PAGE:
Featured Corporator: Bill Ryan
Bill Ryan had been working for the Acton-Boxborough school system only a short time when he observed something. “I realized that, not only did people want good schools,” he says, “but they were willing to volunteer. Whatever the issue was, the community got involved.”
He saw it again and again, beginning in 1975, when he served as director of community education, when he next oversaw finances and operations for the school district, before stepping into the superintendent job, a position Mr. Ryan held for ten years. He retired in 2010.
“It was a rewarding career,” he says. “The great thing about education is that, every day you go to work and make a difference.”
That has been his goal since joining Emerson Hospital as a corporator in 2010. Mr. Ryan became chair of the Nominating Committee a year later and assumed the mantra that, if you want something done, ask a busy person. “We’ve tended to nominate people who are already active in their communities,” he notes. “In getting involved with Emerson, we’re asking them to do one more thing.”
Now that Mr. Ryan serves as co-chair, with Jeanne Kangas, of Emerson’s Corporator Executive Committee, he says he is impressed with the group’s leadership. “Good institutions have good leaders, and that’s true of Emerson. The people who lead the various corporator committees make a commitment, do their work and follow up. I’m so impressed with their dedication.”
Kansas native landed in Boston’s south end
Mr. Ryan is one of those “busy people” who make good corporators. Over the years, he has volunteered for the Acton-Boxborough United Way, Acton Memorial Library, Acton Community Supper, Acton-Boxborough Arts Council and Acton Youth Commission. He currently serves on the board at the Discovery Museum and Cooperative Elder Services. He and his wife, Christine, lived in Acton for 34 years before moving to Maynard seven years ago.
He grew up in Kansas City, Missouri, where his father taught at a private boys’ school. “I had the opportunity to attend Notre Dame, where I majored in political science,” he says. “I graduated in 1970, a time when there was idealism in the air. I came to Boston with three other recent graduates, and we all taught at Cathedral High School in the South End.”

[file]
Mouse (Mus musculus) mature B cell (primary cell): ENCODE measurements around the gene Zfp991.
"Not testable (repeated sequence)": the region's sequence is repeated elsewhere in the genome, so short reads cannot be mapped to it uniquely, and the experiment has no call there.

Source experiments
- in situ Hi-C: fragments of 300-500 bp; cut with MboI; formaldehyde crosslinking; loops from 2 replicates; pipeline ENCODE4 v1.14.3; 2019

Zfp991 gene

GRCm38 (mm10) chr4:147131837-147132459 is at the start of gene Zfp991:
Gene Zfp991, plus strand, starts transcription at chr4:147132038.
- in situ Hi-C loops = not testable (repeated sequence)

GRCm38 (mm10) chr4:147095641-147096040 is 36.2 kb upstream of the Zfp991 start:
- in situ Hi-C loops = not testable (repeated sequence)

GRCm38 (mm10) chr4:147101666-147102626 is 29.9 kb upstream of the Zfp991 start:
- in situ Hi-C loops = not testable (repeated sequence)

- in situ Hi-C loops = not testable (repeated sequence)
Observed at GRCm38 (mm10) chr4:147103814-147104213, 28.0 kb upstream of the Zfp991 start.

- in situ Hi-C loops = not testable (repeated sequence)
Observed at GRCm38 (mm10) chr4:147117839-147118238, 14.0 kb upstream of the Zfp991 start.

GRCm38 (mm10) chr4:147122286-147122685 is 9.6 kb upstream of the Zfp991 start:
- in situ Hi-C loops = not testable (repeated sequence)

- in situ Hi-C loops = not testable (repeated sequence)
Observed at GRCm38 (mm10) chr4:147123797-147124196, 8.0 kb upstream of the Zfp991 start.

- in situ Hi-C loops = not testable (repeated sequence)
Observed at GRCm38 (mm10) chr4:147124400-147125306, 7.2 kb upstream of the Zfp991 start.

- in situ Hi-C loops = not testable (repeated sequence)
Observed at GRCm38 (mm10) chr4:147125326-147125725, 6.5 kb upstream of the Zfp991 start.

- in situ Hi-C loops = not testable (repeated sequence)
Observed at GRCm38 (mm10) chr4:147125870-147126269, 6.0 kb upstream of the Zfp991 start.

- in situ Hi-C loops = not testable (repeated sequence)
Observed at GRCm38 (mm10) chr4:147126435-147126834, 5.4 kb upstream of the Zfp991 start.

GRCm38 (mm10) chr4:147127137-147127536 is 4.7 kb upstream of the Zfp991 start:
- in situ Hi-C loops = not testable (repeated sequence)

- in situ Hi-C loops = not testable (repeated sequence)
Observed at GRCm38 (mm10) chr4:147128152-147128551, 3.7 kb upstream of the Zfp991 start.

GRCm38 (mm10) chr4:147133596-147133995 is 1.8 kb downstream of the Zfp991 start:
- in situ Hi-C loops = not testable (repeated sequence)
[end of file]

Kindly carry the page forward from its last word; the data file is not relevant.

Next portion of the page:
Mr. Ryan knew he was interested in the administrative side of education, so he pursued graduate studies at Boston University, which led to his position as director of community education in the Acton-Boxborough public schools. “It was a new position that reflected a broader role for schools,” he explains. “We extended the day program and created before- and after-school programs. The population was growing, and many families were moving to Acton and Boxborough because of the schools. It was an exciting time in my career.”
Along the way, he came to know Emerson. “I’ve been going to Emerson for 40 years—as a parent, as a grandparent and as a school administrator, accompanying students who were sick or injured,” he says.
“We brought my grandson to the Emergency Department not long ago. He was scared, until they gave him a bag of goodies,” says Mr. Ryan, referring to the coping kits—the age-appropriate collection of toys that the hospital’s Pediatric Intervention Team presents to children as a way to distract them. “The staff couldn’t have been more friendly.”
Nine times out of ten, a very good Emerson experience
Indeed, Mr. Ryan is proud of the varied ways that Emerson makes a difference in the towns it serves. “A good example is the Youth Risk Behavior Survey,” he says, in reference to the biannual survey that tracks the behavior of middle school and high school students. “We need to have the facts, make the information public and have an impact on trends.”
He conducts his own survey whenever he has the opportunity. “At Maynard Fest each year, I sit at the Emerson table, giving out freebies,” he says. “I ask people to tell me about their experience with the hospital. Nine times out of ten, they describe a very good experience.
“Hospitals are facing a lot of challenges going forward. In Emerson, we have a community hospital that people feel they are a part of, and that it’s theirs.”